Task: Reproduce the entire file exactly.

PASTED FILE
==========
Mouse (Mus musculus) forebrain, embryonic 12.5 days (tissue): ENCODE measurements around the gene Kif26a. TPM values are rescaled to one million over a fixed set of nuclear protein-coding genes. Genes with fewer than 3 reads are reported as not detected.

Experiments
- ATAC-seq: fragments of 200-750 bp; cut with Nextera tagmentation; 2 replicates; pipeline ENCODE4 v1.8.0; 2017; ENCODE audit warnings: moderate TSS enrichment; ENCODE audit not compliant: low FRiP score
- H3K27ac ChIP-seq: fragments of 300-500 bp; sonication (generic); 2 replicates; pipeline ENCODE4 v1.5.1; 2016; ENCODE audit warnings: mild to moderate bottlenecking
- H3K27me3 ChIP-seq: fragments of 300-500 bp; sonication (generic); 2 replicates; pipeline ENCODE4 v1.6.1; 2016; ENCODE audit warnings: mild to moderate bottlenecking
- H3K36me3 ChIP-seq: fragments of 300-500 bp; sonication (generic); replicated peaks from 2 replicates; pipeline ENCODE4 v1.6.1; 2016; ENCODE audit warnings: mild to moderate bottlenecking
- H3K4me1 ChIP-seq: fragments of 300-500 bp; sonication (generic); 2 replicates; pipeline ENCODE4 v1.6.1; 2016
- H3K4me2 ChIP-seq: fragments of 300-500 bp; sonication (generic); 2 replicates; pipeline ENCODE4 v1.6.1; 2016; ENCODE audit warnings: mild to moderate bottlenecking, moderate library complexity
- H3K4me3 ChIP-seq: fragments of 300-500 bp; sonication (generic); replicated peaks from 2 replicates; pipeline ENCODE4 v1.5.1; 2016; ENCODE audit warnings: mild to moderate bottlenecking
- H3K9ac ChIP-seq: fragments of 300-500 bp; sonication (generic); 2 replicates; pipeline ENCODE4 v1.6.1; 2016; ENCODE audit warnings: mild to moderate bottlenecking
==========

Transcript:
Mouse (Mus musculus) forebrain, embryonic 12.5 days (tissue): ENCODE measurements around the gene Kif26a. TPM values are rescaled to one million over a fixed set of nuclear protein-coding genes. Genes with fewer than 3 reads are reported as not detected.

Experiments
- ATAC-seq: fragments of 200-750 bp; cut with Nextera tagmentation; 2 replicates; pipeline ENCODE4 v1.8.0; 2017; ENCODE audit warnings: moderate TSS enrichment; ENCODE audit not compliant: low FRiP score
- H3K27ac ChIP-seq: fragments of 300-500 bp; sonication (generic); 2 replicates; pipeline ENCODE4 v1.5.1; 2016; ENCODE audit warnings: mild to moderate bottlenecking
- H3K27me3 ChIP-seq: fragments of 300-500 bp; sonication (generic); 2 replicates; pipeline ENCODE4 v1.6.1; 2016; ENCODE audit warnings: mild to moderate bottlenecking
- H3K36me3 ChIP-seq: fragments of 300-500 bp; sonication (generic); replicated peaks from 2 replicates; pipeline ENCODE4 v1.6.1; 2016; ENCODE audit warnings: mild to moderate bottlenecking
- H3K4me1 ChIP-seq: fragments of 300-500 bp; sonication (generic); 2 replicates; pipeline ENCODE4 v1.6.1; 2016
- H3K4me2 ChIP-seq: fragments of 300-500 bp; sonication (generic); 2 replicates; pipeline ENCODE4 v1.6.1; 2016; ENCODE audit warnings: mild to moderate bottlenecking, moderate library complexity
- H3K4me3 ChIP-seq: fragments of 300-500 bp; sonication (generic); replicated peaks from 2 replicates; pipeline ENCODE4 v1.5.1; 2016; ENCODE audit warnings: mild to moderate bottlenecking
- H3K9ac ChIP-seq: fragments of 300-500 bp; sonication (generic); 2 replicates; pipeline ENCODE4 v1.6.1; 2016; ENCODE audit warnings: mild to moderate bottlenecking